People believed in Josh Allen’s arm talent and athleticism, but through two NFL seasons, Allen had hardly shown the capability to be even an average passer at the NFL level. Over his first two seasons, Allen had completed just 56.3% of his passes for 6.6 yards per pass attempt and only threw 30 touchdown passes over 27 starts.

Last season, Allen made a seismic jump as a passer in his third season, throwing for 4,544 yards and 37 touchdowns. After zero career 300-yard passing games through two seasons, he had eight in 2020. It is rare for a quarterback that struggled with accuracy and production to start their career. So how did Buffalo propel maxing out their franchise investment?

Allen’s growth was aided by the addition of Stefon Diggs and increased use of play-action, but the largest boon for Allen in 2020 was the Bills pressed the attack with him through the air while avoiding placing Allen in obvious passing situations as much as possible.

The Bills and Brian Daboll deployed a hyper-aggressive offensive approach throwing the football. Buffalo threw a league-high 62% of the time on first down play calls. 48.8% of Allen’s pass attempts came on first downs, the highest rate in the league. On those first down passes, Allen averaged 8.9 yards per attempt as opposed to 7.0 on all other downs. Just 29.6% of Allen’s pass attempts came in bad spots, the second-lowest rate in the NFL. 

Bad spot situations are when the team needs seven or more yards to gain on non-first down play calls (NFL success rate is defined by gaining 40% of yards needed on first down). NFL teams threw the ball 41.5% of the time on first downs last season, but passing rate jumped to 62.9% of second down play calls needing seven or more yards and all the way up to 83.2% of third down play calls needing that many yards to keep drives alive. 

Given Allen’s 2020 success being aided by offensive aggressiveness on first downs as well as keeping the offense out of obvious passing situations, here are three other young, franchise quarterbacks that could benefit from similar treatment of their offenses being less predictable on first down and avoid being placed in poor offensive climates on non-first down play calls. 


Pass AttemptsAtt%RankComp%RankY/ARank
1st Down35.64%3768.66%198.213
Other Downs64.36%761.98%346.824
Bad Spot42.29%4060.38%36725

We have written a lot about how we knew Ravens would have some offensive regression in 2020 after barnstorming the NFL in 2019 when Jackson won the league’s MVP Award. A large part of the regression that did occur stemmed from the predictability of their offense. Avoiding the same regularity of early-down play calls and being more aggressive through the air has been a steady drumbeat out of the Baltimore camp this offseason and reinforced by their offseason moves, and here you can see why those changes need to be made.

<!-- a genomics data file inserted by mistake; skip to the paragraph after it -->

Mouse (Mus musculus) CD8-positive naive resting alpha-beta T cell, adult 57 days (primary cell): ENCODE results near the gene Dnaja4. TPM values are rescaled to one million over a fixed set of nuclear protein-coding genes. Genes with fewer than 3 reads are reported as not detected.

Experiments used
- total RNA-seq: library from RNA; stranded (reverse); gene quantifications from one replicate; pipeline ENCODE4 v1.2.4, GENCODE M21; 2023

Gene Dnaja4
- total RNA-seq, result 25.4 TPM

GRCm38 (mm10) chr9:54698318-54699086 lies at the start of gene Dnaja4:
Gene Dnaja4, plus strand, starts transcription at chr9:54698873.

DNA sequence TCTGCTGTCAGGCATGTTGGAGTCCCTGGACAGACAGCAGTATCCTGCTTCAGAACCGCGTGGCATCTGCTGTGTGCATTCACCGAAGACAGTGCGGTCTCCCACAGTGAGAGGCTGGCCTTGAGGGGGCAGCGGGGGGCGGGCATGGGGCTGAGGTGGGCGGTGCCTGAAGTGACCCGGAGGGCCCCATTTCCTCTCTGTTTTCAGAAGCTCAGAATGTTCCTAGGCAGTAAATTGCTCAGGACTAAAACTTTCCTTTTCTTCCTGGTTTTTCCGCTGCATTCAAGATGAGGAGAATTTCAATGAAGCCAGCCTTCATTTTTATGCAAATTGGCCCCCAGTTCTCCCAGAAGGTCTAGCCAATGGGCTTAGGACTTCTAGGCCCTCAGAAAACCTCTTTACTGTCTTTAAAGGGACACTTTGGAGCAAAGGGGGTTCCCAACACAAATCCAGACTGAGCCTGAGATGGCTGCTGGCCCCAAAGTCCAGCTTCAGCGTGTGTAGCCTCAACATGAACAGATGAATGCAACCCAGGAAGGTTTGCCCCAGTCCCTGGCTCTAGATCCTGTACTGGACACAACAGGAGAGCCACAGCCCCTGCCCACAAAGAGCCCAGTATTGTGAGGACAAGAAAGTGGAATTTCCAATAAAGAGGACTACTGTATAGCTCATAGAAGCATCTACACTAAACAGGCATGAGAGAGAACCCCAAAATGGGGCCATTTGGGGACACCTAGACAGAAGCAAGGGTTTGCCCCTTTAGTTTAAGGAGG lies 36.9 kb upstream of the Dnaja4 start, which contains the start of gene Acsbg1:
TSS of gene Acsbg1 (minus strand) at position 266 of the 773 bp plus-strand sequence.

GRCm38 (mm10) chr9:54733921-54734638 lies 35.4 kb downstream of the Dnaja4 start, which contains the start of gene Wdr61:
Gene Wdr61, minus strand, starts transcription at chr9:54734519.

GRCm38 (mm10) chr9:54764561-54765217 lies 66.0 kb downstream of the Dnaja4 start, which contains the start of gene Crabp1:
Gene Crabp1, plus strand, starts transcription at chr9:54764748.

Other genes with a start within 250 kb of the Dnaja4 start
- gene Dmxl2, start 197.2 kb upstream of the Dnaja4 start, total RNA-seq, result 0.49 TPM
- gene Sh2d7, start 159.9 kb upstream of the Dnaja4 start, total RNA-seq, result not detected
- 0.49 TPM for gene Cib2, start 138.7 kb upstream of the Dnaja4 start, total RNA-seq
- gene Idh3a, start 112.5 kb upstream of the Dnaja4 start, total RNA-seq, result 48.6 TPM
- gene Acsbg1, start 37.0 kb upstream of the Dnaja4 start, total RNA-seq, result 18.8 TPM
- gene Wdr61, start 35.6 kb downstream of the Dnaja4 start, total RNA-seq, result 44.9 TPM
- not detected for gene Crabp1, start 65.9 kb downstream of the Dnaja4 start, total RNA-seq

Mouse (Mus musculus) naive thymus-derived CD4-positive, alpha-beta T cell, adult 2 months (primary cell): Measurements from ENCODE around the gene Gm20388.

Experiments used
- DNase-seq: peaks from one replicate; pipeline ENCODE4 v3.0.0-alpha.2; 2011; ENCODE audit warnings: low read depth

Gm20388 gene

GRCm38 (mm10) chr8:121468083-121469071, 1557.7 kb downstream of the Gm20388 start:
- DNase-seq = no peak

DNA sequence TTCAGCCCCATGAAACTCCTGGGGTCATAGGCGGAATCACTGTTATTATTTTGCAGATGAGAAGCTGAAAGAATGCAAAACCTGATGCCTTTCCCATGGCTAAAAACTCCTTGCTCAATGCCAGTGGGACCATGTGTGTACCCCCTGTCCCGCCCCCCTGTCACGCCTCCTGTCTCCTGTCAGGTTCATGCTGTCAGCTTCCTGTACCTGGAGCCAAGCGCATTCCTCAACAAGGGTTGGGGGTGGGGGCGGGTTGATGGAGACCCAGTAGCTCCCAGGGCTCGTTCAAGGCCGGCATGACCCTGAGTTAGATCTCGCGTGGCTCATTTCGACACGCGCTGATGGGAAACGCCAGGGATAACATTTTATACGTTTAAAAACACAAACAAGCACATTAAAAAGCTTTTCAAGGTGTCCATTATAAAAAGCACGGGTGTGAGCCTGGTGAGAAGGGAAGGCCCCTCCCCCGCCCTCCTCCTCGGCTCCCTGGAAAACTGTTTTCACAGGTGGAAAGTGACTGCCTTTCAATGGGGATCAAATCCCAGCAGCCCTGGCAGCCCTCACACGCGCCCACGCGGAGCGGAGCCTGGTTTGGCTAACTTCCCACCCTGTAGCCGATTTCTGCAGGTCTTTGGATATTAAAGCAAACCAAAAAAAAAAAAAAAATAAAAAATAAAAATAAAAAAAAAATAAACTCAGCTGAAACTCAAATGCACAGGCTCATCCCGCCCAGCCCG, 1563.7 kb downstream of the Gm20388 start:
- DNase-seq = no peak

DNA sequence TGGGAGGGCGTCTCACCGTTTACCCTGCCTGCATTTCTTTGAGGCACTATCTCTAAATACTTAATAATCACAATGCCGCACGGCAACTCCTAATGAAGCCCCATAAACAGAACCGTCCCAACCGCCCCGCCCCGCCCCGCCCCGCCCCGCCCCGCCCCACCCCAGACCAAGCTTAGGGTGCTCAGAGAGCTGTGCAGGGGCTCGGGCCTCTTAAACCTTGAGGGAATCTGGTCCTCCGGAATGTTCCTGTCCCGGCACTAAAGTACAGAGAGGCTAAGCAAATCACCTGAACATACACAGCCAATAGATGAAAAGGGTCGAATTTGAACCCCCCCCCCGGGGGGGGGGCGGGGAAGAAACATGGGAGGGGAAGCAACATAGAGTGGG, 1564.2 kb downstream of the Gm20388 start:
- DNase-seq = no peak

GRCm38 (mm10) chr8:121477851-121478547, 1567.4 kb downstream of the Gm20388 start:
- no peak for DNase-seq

Out of the 44 passers last season that threw the ball 100 or more times, Jackson ranked 37th in percentage of pass attempts to come on first down despite ranking 19th in completion rate and 13th in yards per pass attempt on those passes. His passing numbers tumbled on other downs. 

Baltimore was 31st in the NFL in passing rate on first down (37%). While they were respectable in success rate (12th) and yards per rushing play (13th) on those first down runs, it is not like they were at the very top of the league like the Titans have consistently been to warrant such an egregious playcalling split to that magnitude.

Jackson is the most dynamic running quarterback in NFL history, so there is incentive to use him here on the ground. His early-down success and efficiency is aided by the lack of overall volume, but that threat on the ground also opens the door to maximize his passing efficiency when teams have to fully defend the Ravens offense on a per play basis. 

The early knock on Jackson’s young career has been playing from behind and thriving in obvious dropback situations and the Ravens did him no favors in this regard last season. 42.3% of Jackson’s passes came on non-first down plays needing seven or more yards (fifth-highest). He averaged 7.0 Y/A on those passes (25th) while he completed just 60.4% (36th) of his passes on those downs. Jackson had the fifth-most pass attempts (33) in the NFL on third down play calls needing seven or more yards to gain and he completed just 54.5% of his passes for 6.2 yards per attempt in those situations. 

While the Ravens should not be expected to jump into the top of the league in pass attempts, their added personnel and following through on their claims to be more aggressive can allow them to be more aggressive and less predictable then they were a year ago while getting the most out of their young quarterback as a passer.


Pass AttemptsAtt%RankComp%RankY/ARank
1st Down37.63%3171.90%78.214
Other Downs62.37%1264.37%256.427
Bad Spot39.07%3461.01%346.434